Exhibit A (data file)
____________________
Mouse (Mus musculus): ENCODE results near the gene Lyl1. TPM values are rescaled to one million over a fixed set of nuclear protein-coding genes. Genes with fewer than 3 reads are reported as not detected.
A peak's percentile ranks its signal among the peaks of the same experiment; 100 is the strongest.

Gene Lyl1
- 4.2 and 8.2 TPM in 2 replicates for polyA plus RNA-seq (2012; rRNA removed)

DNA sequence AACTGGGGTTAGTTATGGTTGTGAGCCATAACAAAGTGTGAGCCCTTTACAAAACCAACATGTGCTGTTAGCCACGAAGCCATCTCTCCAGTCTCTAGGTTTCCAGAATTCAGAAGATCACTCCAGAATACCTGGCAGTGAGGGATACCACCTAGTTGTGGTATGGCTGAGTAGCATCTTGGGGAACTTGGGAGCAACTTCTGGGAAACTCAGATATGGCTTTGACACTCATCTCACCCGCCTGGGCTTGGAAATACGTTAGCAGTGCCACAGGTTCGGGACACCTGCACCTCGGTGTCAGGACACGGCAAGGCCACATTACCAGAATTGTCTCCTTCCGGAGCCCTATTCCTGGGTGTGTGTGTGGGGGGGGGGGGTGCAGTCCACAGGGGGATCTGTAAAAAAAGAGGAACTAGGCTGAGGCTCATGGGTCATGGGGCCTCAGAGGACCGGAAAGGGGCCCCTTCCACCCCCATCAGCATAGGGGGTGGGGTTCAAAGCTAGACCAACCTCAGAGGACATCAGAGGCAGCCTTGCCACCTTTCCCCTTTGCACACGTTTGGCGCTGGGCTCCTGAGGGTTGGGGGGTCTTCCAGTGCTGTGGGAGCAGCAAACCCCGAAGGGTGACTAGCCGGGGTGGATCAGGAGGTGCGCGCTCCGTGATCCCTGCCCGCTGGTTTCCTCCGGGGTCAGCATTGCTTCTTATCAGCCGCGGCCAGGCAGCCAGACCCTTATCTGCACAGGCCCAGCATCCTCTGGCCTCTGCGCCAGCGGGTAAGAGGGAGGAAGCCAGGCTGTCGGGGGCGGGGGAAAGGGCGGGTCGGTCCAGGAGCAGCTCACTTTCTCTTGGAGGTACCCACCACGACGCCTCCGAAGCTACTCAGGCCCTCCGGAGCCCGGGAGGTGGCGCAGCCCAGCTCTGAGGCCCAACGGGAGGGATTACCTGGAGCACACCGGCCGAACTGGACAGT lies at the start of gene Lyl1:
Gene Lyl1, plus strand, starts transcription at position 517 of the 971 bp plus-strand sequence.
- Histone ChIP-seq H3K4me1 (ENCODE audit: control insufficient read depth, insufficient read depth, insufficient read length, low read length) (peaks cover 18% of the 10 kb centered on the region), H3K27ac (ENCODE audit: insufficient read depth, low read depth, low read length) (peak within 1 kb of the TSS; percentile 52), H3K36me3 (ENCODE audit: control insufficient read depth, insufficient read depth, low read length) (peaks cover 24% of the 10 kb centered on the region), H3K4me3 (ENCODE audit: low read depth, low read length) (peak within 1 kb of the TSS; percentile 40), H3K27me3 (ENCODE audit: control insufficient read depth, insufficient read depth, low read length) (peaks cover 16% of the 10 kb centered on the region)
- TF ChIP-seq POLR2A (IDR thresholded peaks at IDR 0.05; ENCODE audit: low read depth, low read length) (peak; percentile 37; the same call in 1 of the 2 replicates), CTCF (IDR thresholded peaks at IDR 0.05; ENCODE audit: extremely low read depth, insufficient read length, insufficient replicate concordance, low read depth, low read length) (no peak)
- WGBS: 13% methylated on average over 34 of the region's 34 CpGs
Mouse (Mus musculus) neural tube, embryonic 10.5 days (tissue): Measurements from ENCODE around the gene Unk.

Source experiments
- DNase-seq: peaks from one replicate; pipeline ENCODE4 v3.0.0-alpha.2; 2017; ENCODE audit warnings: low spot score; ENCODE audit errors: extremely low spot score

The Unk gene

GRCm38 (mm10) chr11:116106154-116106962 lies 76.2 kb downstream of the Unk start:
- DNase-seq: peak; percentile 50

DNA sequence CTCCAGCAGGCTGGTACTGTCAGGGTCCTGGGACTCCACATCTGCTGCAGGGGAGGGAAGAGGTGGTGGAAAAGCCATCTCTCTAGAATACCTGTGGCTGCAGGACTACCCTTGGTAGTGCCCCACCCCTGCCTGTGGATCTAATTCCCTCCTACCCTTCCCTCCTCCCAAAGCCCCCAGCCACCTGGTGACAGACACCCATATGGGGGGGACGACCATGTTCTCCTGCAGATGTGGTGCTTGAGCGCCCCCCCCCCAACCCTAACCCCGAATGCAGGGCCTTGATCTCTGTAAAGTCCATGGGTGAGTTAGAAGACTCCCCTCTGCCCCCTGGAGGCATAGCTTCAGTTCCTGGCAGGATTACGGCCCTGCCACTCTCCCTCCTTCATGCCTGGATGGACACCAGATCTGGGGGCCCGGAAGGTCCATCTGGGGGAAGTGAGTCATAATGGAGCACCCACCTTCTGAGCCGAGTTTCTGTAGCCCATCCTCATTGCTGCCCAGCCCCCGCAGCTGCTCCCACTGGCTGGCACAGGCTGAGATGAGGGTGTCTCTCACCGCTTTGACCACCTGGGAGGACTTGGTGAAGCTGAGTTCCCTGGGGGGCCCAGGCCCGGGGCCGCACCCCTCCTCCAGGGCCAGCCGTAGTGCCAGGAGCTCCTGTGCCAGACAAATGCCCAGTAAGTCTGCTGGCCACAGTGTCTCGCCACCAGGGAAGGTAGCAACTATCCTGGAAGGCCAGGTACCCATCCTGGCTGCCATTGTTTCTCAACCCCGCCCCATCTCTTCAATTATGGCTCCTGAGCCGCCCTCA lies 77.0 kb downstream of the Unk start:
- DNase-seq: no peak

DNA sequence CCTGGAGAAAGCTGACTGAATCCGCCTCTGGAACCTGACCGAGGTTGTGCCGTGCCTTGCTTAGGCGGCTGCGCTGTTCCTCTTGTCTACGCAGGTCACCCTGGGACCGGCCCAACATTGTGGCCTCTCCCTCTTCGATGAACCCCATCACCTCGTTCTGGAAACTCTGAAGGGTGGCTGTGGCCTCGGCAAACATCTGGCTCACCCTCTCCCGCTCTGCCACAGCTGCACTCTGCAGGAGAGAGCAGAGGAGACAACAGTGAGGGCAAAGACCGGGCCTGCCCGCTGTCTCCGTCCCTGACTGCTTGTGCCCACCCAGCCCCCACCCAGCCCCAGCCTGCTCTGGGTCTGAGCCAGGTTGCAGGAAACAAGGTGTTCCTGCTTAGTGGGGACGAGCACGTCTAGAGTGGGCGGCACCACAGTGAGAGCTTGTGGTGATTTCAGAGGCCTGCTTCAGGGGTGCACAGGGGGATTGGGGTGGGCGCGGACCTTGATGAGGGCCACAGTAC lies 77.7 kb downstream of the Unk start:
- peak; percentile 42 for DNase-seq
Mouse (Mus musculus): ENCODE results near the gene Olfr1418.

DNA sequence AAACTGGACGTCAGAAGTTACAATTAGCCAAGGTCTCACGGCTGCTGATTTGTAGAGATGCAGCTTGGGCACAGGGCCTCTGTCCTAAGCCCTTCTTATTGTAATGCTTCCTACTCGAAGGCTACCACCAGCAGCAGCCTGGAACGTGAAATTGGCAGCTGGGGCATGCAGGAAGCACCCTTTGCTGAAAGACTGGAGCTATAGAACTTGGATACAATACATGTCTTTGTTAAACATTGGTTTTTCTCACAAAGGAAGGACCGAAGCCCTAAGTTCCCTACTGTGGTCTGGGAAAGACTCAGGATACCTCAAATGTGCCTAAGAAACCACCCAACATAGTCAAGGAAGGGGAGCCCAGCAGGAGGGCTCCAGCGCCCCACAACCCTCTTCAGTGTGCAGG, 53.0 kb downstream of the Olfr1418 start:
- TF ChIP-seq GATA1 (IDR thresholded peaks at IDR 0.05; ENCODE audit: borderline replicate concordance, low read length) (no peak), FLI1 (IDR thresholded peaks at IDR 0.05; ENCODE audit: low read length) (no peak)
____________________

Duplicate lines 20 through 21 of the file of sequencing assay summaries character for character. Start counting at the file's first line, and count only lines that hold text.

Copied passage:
Mouse (Mus musculus): ENCODE results near the gene Olfr1418.

DNA sequence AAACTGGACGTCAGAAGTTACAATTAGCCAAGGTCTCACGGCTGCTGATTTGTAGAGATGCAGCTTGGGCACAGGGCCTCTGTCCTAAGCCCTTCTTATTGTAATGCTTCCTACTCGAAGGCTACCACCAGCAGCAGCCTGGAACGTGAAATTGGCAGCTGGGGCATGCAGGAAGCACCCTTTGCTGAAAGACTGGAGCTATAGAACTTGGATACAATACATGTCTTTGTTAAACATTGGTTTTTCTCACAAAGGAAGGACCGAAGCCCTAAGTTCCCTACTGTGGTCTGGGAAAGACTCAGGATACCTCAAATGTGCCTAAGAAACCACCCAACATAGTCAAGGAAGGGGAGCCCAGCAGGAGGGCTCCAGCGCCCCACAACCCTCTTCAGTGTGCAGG, 53.0 kb downstream of the Olfr1418 start: